DOT has unveiled plans for a Grand Street cycle track [PDF] that bear the fingerprints of Danish planner Jan Gehl. It would be Manhattan's first cross-town protected bike path.
Grand Street is narrower than Ninth Avenue, where the existing protected path runs. Whereas the Ninth Avenue cycle track uses signal timing to prevent conflicts between bikes and turning vehicles, the Grand Street plan uses what DOT is calling a "mixing zone," a space shared by cyclists and drivers at the approach to an intersection (shown above).
In an unusually thorough and bike-positive story about cycle tracks (headline: "Streets are on track for safer bike lanes"), Villager reporter Gabriel Zucker explains:
The narrow-street pilot on Grand St. lacks these special lights; instead, a 90-foot “mixing zone” where the bike lane merges with a right-turn bay will allow cyclists and motorists to negotiate the intersection themselves. The mixing zone, like the entire cycle track design, was copied from Copenhagen, Denmark. According to Josh Benson, New York City D.O.T. bicycle program coordinator, the zones have led to a steep decrease in intersection crashes in Copenhagen.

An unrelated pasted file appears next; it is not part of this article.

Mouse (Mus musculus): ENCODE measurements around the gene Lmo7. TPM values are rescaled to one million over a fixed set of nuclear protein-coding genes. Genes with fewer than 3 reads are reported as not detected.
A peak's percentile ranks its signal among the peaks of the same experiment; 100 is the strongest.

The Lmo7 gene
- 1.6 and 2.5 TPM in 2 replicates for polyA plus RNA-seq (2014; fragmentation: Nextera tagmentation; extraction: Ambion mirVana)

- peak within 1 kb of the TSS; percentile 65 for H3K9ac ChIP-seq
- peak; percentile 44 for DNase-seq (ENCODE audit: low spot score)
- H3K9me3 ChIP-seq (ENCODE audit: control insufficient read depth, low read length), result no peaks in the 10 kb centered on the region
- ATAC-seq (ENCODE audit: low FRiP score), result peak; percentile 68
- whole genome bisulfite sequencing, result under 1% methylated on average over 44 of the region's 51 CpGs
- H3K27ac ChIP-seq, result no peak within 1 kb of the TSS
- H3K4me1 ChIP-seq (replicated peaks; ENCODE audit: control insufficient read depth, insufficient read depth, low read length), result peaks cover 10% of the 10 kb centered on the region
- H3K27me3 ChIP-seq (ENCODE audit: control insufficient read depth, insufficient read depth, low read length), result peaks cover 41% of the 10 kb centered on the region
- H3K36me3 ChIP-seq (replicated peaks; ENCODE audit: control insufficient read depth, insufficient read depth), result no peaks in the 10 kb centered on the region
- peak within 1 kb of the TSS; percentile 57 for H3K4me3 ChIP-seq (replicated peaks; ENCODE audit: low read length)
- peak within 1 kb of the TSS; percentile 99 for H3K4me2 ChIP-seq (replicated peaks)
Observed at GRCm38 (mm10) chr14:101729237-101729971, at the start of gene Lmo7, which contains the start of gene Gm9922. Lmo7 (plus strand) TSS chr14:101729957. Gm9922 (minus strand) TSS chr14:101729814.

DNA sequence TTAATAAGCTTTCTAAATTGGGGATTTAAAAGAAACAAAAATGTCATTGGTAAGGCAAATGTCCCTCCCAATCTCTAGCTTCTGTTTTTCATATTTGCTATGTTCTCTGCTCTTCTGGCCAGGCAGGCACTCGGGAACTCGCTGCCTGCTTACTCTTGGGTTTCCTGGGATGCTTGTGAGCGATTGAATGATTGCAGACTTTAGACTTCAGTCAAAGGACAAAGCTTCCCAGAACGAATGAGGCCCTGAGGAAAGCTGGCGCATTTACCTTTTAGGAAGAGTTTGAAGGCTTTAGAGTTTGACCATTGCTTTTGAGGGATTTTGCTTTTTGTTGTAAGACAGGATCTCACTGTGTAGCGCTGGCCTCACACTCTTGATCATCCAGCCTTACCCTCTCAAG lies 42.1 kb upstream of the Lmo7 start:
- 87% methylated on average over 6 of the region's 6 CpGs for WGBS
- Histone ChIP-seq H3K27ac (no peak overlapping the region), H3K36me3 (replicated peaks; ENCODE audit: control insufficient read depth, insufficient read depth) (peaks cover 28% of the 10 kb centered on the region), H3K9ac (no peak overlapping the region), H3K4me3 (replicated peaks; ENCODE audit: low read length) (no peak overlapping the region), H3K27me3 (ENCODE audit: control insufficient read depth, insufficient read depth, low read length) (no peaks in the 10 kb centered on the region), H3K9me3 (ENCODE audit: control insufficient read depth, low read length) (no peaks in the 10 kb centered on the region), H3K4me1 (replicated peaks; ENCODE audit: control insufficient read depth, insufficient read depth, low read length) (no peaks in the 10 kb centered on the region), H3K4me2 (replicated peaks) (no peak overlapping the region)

The Grand Street cycle track would run from Varick Street to Chrystie Street, making the lack of a protected path on Chrystie, a north-south route, look like an even bigger missed opportunity. As DOT creates a network-within-a-network of safer bike lanes, what's holding back protected paths? Community Board politics seem to be the determining factor. While the Grand Street path falls almost entirely within the boundaries of CB2, which recently approved an Eighth Avenue cycle track, Chrystie Street is the domain of CB3. Community Board votes are not binding, but they are seen as a proxy for public opinion.
CB2 voted on the Grand Street cycle track last night. A CB2 representative was not able to retrieve the results of the vote this morning.